One of the “rules” that Ray and I had for our children’s early education was that if something could be taught informally (and painlessly), we would teach it that way (as opposed to using workbooks or “curriculum” for something that can just as easily be learned while driving down the road or snuggling on the sofa).

That is one thing that I truly loved about the “natural reader learning environment.” Why get a workbook to teach capital letters when you can teach it while you are running errands (from all of the store signs)? Why get a program for rhyming words when nursery rhymes, silly songs, and I spy games on the road can do the job without the stress? The “natural reader learning environment” fit how we thought young children should be taught—regardless of whether our kids truly became natural readers or not.

The environment described in the last couple of days’ posts is extremely conducive to teaching a myriad of things that kindergarten and first grade curricula often use workbooks, worksheets, and other “formal” approaches. And kids do not even know they are doing “school” with Mom and Dad while running to the hardware store or cuddling during an extensive story time!

Here are just a few of the skills that the research on natural readers indicated are learned/enjoyed by kids in this environment:

1. Contact with print

2. Thinking skills

3. Comprehension (especially when a wide variety of materials is presented and discussion follows)

4. Expanded vocabulary

5. Enunciation and pronunciation

6. Love of and need for reading

7. Sentence patterns

8. Relationship between parent and child—the most important one of all, of course!

Create a “natural reader learning environment” in your home—regardless of your kids’ ages….and watch the interaction with print increase; the love for learning grow; and the positive relationships bloom.

Re-run: Old Post With Links for Charts for Reading, Chores, Morning Routines, etc.

Last year in our experiment to post 365 blog entries, I realized that I wrote a lot! A whole lot! And some things I wrote are good to hear again–or to be reminded of occasionally. With everybody scrambling to find their new normal for the summer, I wanted to re-post an entry from last year that has links for charts that you can create/use for designing your new normal–your summer schedules and goals. Hope they help today be a better day for you! 🙂


Summertime Fun and Summertime Goals! Part II of II

Sorry it took me a while to come back to this. I have had some other things that I wanted to get up too. So much to say, so little time to say it! Smile…

Anyway, I first want to give you a link to a freebie offered by Graham Family Ministries to help you in creating summer goals/summer fun lists/charts for your kids. It is simple to go into the document and make it whatever fits your needs—reading goals, fun activities goals, summer school workbook goals, household goals—use it in whatever way helps you!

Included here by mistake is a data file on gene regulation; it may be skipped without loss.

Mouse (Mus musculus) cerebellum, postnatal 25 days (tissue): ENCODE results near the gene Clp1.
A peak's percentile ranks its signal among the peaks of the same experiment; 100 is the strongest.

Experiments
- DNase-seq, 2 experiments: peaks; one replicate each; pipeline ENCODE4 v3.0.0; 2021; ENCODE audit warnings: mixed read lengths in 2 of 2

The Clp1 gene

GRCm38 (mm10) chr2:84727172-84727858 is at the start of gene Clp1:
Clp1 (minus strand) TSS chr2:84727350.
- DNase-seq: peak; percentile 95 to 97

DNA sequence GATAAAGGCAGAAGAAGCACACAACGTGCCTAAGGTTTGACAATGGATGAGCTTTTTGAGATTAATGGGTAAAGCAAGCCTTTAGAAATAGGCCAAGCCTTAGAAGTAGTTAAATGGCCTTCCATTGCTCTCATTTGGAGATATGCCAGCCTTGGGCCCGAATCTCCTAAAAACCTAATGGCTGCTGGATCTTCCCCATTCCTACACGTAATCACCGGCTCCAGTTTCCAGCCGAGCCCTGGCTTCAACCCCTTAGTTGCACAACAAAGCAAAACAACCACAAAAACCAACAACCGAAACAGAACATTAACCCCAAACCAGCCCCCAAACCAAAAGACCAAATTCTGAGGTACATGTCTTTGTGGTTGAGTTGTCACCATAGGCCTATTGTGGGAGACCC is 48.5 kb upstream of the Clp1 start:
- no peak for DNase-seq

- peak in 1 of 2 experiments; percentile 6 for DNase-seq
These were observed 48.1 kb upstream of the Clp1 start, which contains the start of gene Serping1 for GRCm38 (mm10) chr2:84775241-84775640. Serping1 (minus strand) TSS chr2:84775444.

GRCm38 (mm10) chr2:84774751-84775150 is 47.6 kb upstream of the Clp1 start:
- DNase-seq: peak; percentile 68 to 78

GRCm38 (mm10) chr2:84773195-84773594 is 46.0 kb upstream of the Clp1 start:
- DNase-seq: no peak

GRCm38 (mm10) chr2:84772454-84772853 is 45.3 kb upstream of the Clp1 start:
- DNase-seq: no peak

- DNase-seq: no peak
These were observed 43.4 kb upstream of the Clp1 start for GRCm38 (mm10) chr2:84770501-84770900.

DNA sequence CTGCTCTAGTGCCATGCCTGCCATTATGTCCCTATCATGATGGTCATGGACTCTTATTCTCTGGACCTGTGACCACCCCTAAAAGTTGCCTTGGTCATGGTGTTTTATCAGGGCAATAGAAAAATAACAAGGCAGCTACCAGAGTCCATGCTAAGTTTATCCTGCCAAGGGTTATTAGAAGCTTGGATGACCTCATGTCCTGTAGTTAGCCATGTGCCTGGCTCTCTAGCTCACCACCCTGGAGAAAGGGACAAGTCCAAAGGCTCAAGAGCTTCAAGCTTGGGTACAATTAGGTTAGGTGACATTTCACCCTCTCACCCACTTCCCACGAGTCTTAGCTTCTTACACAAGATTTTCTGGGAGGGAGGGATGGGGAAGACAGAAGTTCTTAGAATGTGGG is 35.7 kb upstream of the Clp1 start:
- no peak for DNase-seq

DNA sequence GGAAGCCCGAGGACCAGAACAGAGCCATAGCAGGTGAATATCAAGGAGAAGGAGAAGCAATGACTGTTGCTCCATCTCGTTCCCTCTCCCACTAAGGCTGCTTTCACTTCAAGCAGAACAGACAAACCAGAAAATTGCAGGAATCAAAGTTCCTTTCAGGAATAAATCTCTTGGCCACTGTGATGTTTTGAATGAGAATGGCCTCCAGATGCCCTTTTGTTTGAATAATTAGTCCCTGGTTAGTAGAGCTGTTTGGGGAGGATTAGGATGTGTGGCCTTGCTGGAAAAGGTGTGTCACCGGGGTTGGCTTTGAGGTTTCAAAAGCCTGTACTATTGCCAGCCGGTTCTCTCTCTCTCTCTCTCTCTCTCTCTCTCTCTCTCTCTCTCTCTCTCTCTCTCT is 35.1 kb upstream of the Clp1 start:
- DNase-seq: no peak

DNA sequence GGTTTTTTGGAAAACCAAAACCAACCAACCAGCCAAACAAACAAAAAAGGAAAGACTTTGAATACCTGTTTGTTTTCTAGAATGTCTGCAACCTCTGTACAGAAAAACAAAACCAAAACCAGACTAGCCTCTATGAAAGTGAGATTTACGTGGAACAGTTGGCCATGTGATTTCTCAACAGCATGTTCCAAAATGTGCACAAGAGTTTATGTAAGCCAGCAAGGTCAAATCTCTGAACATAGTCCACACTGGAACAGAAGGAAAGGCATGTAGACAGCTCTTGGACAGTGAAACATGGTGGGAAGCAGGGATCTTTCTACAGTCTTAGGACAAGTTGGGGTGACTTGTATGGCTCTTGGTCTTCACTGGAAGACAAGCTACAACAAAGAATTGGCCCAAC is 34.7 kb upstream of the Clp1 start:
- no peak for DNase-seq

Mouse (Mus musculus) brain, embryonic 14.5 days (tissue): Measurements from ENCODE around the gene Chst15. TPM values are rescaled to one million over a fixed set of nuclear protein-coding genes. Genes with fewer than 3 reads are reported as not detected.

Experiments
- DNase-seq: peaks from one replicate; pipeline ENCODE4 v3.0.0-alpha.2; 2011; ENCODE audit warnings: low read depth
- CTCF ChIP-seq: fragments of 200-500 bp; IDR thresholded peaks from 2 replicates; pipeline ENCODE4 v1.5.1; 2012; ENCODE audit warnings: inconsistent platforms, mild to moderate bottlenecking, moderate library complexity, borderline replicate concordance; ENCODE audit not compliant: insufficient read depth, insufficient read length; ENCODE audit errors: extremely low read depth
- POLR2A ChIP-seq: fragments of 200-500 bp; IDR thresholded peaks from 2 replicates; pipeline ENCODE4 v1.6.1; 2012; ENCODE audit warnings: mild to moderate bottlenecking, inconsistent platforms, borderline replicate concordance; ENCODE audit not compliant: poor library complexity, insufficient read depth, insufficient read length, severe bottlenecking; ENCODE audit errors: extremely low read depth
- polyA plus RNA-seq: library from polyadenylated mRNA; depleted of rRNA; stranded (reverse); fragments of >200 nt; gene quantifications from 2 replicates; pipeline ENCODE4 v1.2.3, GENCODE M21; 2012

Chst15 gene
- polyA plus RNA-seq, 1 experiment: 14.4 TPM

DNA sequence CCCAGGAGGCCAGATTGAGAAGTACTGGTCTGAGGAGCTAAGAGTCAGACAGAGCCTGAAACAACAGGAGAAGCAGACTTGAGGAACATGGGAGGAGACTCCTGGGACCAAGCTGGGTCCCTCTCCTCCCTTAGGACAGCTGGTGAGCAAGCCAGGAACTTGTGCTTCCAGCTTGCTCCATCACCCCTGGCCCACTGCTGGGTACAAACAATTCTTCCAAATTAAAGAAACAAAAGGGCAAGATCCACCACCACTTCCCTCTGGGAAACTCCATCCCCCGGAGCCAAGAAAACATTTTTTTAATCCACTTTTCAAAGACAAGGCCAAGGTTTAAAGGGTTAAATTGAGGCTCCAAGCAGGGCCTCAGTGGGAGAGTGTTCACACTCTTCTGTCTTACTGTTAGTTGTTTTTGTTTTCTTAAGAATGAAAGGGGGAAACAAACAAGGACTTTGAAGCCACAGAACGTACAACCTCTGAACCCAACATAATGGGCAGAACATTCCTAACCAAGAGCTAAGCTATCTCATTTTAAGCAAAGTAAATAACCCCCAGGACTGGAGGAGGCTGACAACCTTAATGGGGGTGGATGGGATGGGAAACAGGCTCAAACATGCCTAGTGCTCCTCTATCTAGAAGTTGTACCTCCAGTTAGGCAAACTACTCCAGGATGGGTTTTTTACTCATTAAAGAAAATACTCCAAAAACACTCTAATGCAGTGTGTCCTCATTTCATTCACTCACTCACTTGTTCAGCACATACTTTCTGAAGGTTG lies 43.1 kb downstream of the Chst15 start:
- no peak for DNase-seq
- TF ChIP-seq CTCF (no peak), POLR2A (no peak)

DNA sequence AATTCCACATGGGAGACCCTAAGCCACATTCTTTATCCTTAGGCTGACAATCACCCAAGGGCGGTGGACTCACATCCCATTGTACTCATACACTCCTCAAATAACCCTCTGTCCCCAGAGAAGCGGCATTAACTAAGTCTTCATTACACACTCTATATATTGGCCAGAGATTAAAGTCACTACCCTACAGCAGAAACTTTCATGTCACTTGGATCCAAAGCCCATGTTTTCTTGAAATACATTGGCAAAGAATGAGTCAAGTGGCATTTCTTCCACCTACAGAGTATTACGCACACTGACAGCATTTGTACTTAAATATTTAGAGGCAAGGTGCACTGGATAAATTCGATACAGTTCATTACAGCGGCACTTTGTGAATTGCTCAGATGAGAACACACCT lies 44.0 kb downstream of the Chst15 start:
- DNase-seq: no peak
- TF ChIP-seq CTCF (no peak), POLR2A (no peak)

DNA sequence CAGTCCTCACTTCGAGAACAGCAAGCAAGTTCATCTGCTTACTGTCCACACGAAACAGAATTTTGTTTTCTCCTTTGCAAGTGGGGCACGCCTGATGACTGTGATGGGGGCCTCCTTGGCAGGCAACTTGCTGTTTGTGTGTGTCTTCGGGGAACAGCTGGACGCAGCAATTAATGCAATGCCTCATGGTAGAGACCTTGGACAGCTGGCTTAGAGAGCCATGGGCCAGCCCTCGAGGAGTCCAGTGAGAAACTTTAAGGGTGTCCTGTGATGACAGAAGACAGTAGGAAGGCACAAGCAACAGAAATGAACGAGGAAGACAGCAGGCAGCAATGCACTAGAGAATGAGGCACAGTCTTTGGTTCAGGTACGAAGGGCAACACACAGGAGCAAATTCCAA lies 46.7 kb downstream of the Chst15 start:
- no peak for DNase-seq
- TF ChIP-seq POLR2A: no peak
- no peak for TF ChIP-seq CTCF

Editable Summer Time Chart: http://www.school4jesus.com/summertime-fun-chart-freebie

Then I will leave you with a short list of the literally hundreds of goals that we had for our Summer School Goals through the years…so many good memories. So grateful for the wonderful years I have had with my kids!!!
Note: Each goal had a certain number of boxes with it—and each time that goal was done one time, a box was filled in with a sticker. The kids could choose each day what to work on—but to help them see the big picture, I had how many hours total each goal would take to complete it the number of times allotted—and how many total “sessions” each one would take (i.e. if child was supposed to read ten 20 chapter chapter books, that would be 100 goals of 2 chapters at a time, etc.).

1. Read a chapter (or two) out of a chapter book.

2. Read a Bob Book aloud to brother or sister.

3. Cook a new recipe from scratch.

4. Organize one shelf of the living room bookcase.

5. Trip to the library.

6. 15 mins jumping on the tramp.

7. 10 laps of swimming at the pool.

8. 2 pages in summer skills book

9. 30 mins of craft activity

10. Organize a closet with Mom for 30 minutes.

11. Weed garden for 20 mins.

12. 1 Geosafar card at 90% accuracy.

13. 2 math drill pages

14. 1 game of chess with Dad

15. Reading Bible aloud to Mom—1 chapter each

16. Read a picture book to a little

17. Listen to talking book for 30 mins

18. Color one page in educational coloring book

19. 60 mins of sewing outfits for American Girl Dolls

20. 60 mins of Lego play

P.S. Technically, this blog post could have fallen much later in the year under Responsibility or Diligence or Industriousness or Organization–these types of activities have helped my kids learn so many valuable character qualities and skills!

Summertime Fun or Summertime Goals? How About Both? I of II